In December 2002, the NCMF Board of Directors received a briefing from Bernard Farkas and two associates, Morrie Cove and Carol Schultz, of Crypt Associates, LLP, on a proposal to encourage math learning, computer skills, and the lure of cryptographic games to attract the attention of school children at the K-12 level (The Link, Winter 2002). With the enthusiastic support of Gen. Morrison, then President and Chairman of the Board of the Foundation, the Board was given a follow-up briefing at its Spring 2003 meeting and undertook to endorse the program and provide both corporate and private donations as seed money. This was the birth of “a[[ll] k[ids] a[re]SMART” and the NCMF relationship with the program. Morrie Cove became the program manager, a tireless advocate and promoter. In subsequent years, as the concept spread into schools in Maryland and Virginia, feedback and interest were gratifying to all concerned
The a.k.a. Smart (All Kids Are Smart) Program’s objective is to stimulate the interest of students in the study of mathematics at the elementary through high school levels. The program was launched in March 2003 as a joint venture between the National Cryptologic Museum Foundation (NCMF) and a.k.a. Smart Corporation (formerly known as CLP Company) of Herndon, Virginia. The basic idea is to make math learning an exciting and challenging experience through the use of internet-derived puzzles and games, which are calibrated to be in consonance with the educational level of the student and tailored to meet the learning objectives of the particular math course or program.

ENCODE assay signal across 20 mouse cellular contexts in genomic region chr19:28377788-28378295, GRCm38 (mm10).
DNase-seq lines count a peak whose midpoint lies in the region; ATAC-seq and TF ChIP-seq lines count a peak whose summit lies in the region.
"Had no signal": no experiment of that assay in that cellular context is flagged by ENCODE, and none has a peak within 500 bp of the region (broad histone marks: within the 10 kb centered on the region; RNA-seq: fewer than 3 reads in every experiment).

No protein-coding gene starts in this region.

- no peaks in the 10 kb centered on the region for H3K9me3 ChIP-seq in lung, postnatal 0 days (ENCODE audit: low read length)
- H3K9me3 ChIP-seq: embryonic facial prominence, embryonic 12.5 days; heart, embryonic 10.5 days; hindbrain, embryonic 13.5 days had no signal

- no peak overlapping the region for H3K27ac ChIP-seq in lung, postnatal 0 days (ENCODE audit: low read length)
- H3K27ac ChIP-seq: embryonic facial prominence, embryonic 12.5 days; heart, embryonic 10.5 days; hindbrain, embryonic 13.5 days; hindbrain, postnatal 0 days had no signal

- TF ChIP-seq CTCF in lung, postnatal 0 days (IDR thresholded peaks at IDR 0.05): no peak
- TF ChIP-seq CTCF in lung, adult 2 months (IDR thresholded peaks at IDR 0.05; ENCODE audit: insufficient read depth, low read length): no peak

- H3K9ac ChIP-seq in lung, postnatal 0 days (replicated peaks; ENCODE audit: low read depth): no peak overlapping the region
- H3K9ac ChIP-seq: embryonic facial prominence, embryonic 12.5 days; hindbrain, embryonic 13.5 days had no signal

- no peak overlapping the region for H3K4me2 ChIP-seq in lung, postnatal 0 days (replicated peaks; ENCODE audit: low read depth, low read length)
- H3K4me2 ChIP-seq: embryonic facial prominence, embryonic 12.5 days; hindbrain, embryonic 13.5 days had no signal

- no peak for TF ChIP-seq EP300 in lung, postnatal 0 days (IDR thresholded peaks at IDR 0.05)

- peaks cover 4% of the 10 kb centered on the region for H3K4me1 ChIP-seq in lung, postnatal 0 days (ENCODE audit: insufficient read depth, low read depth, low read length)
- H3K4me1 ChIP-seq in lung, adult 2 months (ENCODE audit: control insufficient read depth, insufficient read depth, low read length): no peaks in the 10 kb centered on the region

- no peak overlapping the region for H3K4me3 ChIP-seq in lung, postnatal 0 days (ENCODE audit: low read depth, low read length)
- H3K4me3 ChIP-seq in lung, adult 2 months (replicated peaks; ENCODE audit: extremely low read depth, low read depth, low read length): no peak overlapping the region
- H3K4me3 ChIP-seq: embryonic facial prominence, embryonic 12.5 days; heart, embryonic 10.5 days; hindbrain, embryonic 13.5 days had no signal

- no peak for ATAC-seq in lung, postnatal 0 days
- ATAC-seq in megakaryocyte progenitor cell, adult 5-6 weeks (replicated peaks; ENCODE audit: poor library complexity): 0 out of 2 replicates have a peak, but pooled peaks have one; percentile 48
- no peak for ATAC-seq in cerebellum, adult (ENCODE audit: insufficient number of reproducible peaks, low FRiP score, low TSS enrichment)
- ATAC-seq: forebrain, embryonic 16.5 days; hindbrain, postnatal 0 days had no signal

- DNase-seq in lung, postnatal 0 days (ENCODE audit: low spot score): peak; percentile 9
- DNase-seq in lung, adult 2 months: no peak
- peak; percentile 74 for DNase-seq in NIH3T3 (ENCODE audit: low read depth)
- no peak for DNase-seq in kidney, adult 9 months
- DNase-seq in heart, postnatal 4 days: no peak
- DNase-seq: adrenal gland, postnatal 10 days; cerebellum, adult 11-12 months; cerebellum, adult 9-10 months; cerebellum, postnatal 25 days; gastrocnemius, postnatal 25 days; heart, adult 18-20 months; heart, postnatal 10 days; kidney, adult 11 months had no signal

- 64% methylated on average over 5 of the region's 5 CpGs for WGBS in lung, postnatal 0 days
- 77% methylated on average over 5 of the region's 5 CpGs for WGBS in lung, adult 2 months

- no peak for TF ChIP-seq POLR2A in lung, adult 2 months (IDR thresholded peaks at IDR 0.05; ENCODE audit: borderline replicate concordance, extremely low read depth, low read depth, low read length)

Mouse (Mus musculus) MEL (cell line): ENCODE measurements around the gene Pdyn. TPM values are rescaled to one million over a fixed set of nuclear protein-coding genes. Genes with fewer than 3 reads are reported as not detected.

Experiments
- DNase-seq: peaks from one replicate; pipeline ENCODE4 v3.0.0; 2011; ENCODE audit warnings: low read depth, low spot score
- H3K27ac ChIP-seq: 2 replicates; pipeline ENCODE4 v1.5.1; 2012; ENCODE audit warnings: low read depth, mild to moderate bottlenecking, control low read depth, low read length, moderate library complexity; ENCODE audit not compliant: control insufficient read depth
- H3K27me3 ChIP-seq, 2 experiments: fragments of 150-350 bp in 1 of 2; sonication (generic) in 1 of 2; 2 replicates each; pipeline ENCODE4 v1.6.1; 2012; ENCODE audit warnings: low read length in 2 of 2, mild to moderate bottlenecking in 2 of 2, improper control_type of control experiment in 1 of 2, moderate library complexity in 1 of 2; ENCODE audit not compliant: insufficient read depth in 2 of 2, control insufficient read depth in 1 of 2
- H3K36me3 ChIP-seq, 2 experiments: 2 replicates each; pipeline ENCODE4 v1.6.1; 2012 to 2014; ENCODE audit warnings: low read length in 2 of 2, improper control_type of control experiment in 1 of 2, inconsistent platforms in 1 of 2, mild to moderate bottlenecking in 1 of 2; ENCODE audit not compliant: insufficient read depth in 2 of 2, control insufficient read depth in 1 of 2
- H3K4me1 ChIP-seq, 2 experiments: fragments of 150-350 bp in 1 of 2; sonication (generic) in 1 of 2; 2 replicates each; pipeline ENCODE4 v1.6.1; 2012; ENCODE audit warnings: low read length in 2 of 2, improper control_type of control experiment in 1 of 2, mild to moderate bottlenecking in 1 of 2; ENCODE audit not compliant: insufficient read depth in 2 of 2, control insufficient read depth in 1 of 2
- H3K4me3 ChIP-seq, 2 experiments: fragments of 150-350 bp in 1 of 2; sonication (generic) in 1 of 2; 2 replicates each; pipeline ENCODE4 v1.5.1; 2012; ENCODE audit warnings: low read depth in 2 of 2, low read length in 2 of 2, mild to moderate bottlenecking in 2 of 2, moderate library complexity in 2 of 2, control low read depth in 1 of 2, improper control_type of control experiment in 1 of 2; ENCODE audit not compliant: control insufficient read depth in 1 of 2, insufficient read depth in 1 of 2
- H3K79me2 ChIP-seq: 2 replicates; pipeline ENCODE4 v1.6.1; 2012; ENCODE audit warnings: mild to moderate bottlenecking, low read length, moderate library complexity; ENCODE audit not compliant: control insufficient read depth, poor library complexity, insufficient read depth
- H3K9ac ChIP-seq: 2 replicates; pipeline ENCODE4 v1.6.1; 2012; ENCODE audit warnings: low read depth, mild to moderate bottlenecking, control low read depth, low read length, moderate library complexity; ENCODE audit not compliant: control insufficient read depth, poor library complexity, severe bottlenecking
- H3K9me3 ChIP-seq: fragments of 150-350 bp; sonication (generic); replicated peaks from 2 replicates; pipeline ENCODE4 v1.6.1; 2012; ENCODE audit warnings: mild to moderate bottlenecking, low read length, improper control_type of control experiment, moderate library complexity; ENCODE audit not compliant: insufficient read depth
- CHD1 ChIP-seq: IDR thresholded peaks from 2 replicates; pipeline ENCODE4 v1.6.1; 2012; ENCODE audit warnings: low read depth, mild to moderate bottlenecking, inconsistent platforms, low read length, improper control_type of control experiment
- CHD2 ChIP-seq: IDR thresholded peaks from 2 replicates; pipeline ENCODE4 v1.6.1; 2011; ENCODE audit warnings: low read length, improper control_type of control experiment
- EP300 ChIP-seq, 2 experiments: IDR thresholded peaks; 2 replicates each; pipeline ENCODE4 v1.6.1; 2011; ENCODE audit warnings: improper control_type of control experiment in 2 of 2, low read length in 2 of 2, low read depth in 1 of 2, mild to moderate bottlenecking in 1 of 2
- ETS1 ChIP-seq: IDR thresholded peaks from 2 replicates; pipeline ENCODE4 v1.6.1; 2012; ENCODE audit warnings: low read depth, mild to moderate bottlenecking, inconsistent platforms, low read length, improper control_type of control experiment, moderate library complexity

The response to a.k.a. Smart by students, teachers, parents and school officials has been highly favorable, and the program has been the subject of positive coverage in the local area press. To date well over 1,000 students have participated in the program and several area schools have integrated it into their math curricula. Financial support to the program has been provided by NCMF, the Raytheon Corporation, the Army Security Agency Association and many groups and individual donors.
For more detailed information about the program please see the article in the Spring 2006 edition of the Foundation’s publication, The LINK which is available for viewing or printing in Members Only.
- Last Updated - 5/25/2013